A California Western Moot Court Honors Board trial team has won the first-ever head-to-head mock trial competition between San Diego's three law schools.
The team of Jordan B. Du Bois, Melissa M. Mack, Sarah E. Reeb, and Madelynn F. Woodhall won the trophy and a $5,000 prize competing against teams from Thomas Jefferson and the University of San Diego schools of law. Du Bois and Mack are third-year students and veteran competitors. Second-year students Reeb and Woodhall are competition rookies. In the finals, held November 10, they took on a team from Thomas Jefferson, which finished second in a very spirited competition.
The event was sponsored by the Association of Business Trial Lawyers (ABTL) and held at California Western, with the final round at the Edward Schwartz Federal Courthouse downtown.
"It is exciting to win this very first ABTL trial tournament against USD and TJSL who are two very fine teams," said Professor Mario Conte, advisor to the law school's Moot Court Honors Board. "It is a real tribute to the hard work of our coaches and competitors that we were able to prevail."
"It feels amazing," said Reeb. "We've been preparing for a month, four nights a week, with scrimmages every weekend.
"This means the students are rewarded for all of the hard work they put in," said Du Bois. "I have nothing but respect for the teams from Thomas Jefferson and USD."
"It's a testament to our law school's trial team advocacy program and the skills they build for us," said Mack.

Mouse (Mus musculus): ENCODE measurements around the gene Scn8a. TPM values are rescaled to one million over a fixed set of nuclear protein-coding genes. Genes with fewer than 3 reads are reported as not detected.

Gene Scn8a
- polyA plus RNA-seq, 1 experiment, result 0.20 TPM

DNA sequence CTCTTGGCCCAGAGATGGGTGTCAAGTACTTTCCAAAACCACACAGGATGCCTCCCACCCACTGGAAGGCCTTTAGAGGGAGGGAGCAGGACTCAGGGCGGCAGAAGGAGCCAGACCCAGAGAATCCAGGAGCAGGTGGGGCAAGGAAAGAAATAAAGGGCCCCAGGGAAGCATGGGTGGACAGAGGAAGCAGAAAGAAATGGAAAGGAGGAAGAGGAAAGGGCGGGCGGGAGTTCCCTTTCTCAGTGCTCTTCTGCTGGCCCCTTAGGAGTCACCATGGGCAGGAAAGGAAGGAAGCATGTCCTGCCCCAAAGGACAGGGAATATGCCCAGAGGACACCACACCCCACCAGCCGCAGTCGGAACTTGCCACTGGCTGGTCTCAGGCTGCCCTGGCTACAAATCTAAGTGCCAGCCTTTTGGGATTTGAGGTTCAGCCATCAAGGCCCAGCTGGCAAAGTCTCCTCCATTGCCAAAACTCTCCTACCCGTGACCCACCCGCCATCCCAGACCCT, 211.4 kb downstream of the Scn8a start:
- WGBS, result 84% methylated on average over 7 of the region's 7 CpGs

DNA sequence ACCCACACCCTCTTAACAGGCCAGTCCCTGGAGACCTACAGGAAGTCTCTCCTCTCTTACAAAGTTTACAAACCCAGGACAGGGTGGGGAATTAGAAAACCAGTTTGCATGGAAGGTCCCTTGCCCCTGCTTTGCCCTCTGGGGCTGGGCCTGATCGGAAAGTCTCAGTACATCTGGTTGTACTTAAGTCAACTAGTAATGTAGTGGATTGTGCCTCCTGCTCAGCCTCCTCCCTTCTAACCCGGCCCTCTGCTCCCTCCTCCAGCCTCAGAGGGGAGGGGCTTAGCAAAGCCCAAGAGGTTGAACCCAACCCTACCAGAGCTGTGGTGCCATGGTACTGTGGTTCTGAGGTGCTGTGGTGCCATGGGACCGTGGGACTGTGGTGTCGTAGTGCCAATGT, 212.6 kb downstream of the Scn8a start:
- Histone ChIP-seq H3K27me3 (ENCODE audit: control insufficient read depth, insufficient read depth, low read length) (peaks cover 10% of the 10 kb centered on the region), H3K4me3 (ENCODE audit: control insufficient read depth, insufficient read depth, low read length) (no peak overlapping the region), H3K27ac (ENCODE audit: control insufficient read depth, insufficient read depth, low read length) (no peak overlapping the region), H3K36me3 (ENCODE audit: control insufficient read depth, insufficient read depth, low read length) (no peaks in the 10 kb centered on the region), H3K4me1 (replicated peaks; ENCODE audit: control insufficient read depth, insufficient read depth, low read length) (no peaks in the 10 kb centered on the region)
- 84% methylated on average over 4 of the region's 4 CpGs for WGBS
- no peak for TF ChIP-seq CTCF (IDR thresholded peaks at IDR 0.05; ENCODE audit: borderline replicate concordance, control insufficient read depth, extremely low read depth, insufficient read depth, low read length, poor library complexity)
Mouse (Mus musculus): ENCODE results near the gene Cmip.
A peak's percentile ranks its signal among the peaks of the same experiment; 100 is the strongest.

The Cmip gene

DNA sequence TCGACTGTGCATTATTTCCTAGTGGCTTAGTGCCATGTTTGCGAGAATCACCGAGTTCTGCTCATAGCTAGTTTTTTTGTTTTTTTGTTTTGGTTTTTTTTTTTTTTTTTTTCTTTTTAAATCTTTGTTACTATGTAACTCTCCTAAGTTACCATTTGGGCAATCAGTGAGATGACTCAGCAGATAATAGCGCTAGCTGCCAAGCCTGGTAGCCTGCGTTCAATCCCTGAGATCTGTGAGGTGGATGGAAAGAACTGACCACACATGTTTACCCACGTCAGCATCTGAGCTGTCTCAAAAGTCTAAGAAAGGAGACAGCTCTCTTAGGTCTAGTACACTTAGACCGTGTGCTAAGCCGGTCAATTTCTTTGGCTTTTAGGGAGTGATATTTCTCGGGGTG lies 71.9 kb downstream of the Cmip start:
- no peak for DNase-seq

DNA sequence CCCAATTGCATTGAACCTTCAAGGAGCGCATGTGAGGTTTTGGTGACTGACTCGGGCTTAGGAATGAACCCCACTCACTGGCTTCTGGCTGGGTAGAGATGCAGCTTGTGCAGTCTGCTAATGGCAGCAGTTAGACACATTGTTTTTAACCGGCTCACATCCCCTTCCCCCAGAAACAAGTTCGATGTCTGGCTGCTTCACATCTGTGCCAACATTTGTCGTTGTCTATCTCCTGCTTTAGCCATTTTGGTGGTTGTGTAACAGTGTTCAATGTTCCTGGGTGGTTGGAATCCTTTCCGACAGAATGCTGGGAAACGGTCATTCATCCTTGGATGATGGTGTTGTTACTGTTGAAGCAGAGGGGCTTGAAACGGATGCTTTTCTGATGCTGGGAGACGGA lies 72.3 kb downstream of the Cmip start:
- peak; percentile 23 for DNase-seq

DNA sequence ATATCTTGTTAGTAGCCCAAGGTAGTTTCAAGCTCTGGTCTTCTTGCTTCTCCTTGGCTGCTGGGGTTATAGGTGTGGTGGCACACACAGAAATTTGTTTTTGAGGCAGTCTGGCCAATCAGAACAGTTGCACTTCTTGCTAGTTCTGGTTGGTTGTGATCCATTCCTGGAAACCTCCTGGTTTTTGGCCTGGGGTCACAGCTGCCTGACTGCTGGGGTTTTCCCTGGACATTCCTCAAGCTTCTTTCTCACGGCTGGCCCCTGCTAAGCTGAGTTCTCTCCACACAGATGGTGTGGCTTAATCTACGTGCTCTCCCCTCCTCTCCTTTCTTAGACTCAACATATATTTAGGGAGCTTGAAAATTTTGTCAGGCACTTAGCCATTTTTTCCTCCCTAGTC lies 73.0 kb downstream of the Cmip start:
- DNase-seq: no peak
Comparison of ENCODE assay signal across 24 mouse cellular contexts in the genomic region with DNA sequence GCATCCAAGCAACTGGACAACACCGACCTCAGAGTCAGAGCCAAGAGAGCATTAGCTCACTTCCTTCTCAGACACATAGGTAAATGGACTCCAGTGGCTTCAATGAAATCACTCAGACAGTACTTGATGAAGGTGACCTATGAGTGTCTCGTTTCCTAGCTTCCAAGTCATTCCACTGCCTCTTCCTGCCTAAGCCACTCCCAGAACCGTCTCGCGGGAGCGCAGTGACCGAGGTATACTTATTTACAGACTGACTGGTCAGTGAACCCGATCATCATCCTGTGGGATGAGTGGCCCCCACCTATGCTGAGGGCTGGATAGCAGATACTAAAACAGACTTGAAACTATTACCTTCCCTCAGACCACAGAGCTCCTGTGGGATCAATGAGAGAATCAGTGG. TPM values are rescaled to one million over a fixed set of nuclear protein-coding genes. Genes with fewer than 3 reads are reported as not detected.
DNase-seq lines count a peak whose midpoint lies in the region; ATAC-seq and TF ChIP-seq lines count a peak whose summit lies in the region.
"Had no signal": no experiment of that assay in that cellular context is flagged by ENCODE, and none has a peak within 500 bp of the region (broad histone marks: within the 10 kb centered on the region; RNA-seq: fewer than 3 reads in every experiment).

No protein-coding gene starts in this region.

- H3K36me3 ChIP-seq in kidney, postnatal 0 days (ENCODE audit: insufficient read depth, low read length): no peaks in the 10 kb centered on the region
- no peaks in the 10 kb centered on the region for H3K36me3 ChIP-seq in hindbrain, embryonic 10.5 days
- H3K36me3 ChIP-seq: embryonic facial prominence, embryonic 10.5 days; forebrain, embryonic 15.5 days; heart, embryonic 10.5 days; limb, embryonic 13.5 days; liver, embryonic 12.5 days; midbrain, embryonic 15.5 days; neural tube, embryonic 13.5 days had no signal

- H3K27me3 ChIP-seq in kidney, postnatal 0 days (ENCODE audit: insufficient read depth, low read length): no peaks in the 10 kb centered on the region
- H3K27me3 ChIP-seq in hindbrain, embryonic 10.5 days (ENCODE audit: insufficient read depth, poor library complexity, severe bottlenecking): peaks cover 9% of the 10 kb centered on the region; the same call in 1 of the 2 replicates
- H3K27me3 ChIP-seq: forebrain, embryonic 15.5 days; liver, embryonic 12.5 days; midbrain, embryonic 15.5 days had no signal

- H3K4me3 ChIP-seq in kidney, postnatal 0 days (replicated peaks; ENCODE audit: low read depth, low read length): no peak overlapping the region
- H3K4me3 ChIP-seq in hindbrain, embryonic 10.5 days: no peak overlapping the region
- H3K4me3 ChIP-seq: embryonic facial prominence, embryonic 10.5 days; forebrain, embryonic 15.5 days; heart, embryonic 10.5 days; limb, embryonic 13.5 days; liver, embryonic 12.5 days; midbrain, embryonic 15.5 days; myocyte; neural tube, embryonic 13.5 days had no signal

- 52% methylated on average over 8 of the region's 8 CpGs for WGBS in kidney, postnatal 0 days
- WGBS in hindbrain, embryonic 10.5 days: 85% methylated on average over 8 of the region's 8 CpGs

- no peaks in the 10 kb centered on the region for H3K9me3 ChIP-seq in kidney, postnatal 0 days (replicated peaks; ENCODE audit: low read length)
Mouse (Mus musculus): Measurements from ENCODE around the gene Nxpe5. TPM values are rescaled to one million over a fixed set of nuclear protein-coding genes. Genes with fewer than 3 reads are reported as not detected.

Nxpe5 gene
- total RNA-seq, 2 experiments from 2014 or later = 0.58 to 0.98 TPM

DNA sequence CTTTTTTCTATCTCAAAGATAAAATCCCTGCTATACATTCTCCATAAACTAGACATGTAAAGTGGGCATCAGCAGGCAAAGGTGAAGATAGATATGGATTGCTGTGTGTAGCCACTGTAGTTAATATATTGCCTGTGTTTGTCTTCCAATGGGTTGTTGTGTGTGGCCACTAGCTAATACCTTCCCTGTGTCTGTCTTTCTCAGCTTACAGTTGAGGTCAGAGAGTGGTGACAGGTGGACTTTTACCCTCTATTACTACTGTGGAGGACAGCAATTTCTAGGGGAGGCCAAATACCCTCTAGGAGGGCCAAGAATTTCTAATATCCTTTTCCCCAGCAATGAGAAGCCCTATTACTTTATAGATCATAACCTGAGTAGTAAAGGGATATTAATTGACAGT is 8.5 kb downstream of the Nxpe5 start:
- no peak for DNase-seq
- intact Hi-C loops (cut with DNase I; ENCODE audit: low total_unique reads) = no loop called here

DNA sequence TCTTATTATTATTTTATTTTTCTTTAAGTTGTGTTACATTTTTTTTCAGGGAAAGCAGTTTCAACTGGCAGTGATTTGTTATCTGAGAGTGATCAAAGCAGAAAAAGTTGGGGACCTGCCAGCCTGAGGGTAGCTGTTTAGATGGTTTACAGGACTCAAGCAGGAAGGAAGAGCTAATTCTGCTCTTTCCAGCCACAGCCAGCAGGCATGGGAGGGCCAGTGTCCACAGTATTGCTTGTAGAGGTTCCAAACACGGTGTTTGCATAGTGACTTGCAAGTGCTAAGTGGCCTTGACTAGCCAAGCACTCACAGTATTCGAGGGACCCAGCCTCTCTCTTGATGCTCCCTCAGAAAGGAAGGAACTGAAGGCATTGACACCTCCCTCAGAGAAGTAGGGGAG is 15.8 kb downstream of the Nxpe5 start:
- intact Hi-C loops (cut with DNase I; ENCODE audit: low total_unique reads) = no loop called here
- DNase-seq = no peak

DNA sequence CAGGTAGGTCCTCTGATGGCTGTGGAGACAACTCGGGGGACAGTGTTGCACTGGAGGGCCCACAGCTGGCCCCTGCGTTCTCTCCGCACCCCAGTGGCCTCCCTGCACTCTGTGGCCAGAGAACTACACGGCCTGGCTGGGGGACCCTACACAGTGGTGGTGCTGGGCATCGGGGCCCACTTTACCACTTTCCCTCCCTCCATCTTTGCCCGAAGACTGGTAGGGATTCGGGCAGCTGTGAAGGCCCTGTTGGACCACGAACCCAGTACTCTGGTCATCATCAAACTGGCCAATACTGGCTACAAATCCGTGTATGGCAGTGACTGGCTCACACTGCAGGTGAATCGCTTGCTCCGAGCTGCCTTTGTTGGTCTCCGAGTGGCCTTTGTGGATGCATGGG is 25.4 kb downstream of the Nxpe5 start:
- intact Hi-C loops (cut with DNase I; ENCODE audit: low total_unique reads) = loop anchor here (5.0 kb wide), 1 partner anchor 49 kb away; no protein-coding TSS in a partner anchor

The competitors all had high praise for their coaches, Jim Mangione and Clayton Carr '13.
"They gave us encouragement when we needed it," said Woodhall. "And they never doubted us for one second."
Mangione thinks the reason California Western won the competition is not just because of the fantastic amount of work they put in, but because of their passion.
"The way they presented their arguments really stood out," Mangione said.
The competition was judged by a panel of San Diego attorneys, but U.S. District Court Judge Anthony J. Battaglia '74 presided over the session in the ceremonial courtroom—not knowing until later which team represented which school in the blind competition.
"It's wonderful,"Battaglia said when he learned his alma mater had won. "The teams were all well-prepared and performed advocacy better than many lawyers I see who don't have this kind of educational support behind them."
California Western congratulates our successful trial team and those who supported them.